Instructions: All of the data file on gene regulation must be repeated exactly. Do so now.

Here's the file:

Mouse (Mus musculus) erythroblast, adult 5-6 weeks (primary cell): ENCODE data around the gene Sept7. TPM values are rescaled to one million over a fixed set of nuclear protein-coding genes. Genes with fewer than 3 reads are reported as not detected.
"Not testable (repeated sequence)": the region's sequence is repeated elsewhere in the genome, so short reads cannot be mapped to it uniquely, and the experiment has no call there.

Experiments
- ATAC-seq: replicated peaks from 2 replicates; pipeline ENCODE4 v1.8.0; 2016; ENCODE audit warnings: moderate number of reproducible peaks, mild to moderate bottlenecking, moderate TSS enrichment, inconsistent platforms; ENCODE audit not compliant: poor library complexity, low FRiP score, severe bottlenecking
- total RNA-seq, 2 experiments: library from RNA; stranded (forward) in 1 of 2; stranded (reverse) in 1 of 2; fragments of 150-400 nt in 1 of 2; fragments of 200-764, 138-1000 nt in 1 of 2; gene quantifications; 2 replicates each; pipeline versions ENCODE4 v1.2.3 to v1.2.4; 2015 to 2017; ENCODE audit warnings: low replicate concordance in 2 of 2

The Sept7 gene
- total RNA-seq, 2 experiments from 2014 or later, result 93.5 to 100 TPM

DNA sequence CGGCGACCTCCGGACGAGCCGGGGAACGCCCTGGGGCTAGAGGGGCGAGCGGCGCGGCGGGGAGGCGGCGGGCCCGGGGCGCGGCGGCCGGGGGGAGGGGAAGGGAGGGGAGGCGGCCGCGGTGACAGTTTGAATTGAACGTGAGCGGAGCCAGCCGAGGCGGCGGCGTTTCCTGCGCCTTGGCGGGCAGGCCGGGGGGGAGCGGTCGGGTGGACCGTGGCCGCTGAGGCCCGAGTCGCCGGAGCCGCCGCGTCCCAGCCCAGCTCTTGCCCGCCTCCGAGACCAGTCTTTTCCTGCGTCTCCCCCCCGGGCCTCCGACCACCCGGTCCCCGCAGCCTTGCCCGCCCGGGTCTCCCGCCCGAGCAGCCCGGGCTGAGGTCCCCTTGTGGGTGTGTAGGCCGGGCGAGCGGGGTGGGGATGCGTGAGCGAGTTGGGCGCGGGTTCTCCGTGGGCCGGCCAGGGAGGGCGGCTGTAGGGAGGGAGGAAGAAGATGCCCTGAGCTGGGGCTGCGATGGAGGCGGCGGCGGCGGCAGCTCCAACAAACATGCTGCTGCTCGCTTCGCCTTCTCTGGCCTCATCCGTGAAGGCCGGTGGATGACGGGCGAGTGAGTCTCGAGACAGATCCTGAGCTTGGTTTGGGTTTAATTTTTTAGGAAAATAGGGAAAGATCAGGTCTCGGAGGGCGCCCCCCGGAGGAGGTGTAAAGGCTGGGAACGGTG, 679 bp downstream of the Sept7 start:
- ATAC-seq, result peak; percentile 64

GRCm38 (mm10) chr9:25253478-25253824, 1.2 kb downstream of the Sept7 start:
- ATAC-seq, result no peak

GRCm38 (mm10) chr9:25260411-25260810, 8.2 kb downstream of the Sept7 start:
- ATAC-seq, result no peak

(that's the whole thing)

Mouse (Mus musculus) erythroblast, adult 5-6 weeks (primary cell): ENCODE data around the gene Sept7. TPM values are rescaled to one million over a fixed set of nuclear protein-coding genes. Genes with fewer than 3 reads are reported as not detected.
"Not testable (repeated sequence)": the region's sequence is repeated elsewhere in the genome, so short reads cannot be mapped to it uniquely, and the experiment has no call there.

Experiments
- ATAC-seq: replicated peaks from 2 replicates; pipeline ENCODE4 v1.8.0; 2016; ENCODE audit warnings: moderate number of reproducible peaks, mild to moderate bottlenecking, moderate TSS enrichment, inconsistent platforms; ENCODE audit not compliant: poor library complexity, low FRiP score, severe bottlenecking
- total RNA-seq, 2 experiments: library from RNA; stranded (forward) in 1 of 2; stranded (reverse) in 1 of 2; fragments of 150-400 nt in 1 of 2; fragments of 200-764, 138-1000 nt in 1 of 2; gene quantifications; 2 replicates each; pipeline versions ENCODE4 v1.2.3 to v1.2.4; 2015 to 2017; ENCODE audit warnings: low replicate concordance in 2 of 2

The Sept7 gene
- total RNA-seq, 2 experiments from 2014 or later, result 93.5 to 100 TPM

DNA sequence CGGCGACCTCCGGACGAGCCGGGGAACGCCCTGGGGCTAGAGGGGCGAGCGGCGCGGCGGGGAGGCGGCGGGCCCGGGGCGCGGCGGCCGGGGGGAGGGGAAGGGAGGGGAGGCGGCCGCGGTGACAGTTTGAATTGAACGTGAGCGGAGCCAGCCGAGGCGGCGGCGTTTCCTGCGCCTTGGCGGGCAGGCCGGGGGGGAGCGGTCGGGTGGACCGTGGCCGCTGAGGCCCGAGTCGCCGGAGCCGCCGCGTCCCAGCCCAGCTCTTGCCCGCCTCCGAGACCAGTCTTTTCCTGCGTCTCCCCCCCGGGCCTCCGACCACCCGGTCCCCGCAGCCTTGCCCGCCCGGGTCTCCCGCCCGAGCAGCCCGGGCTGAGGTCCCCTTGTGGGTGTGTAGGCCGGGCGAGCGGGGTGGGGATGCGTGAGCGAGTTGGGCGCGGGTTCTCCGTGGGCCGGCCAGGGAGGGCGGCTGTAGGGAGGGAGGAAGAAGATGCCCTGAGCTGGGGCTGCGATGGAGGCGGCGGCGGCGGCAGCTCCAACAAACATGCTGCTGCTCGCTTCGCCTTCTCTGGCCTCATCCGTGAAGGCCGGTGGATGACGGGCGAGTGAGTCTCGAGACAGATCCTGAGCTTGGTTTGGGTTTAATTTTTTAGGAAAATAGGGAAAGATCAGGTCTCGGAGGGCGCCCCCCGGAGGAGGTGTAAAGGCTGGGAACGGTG, 679 bp downstream of the Sept7 start:
- ATAC-seq, result peak; percentile 64

GRCm38 (mm10) chr9:25253478-25253824, 1.2 kb downstream of the Sept7 start:
- ATAC-seq, result no peak

GRCm38 (mm10) chr9:25260411-25260810, 8.2 kb downstream of the Sept7 start:
- ATAC-seq, result no peak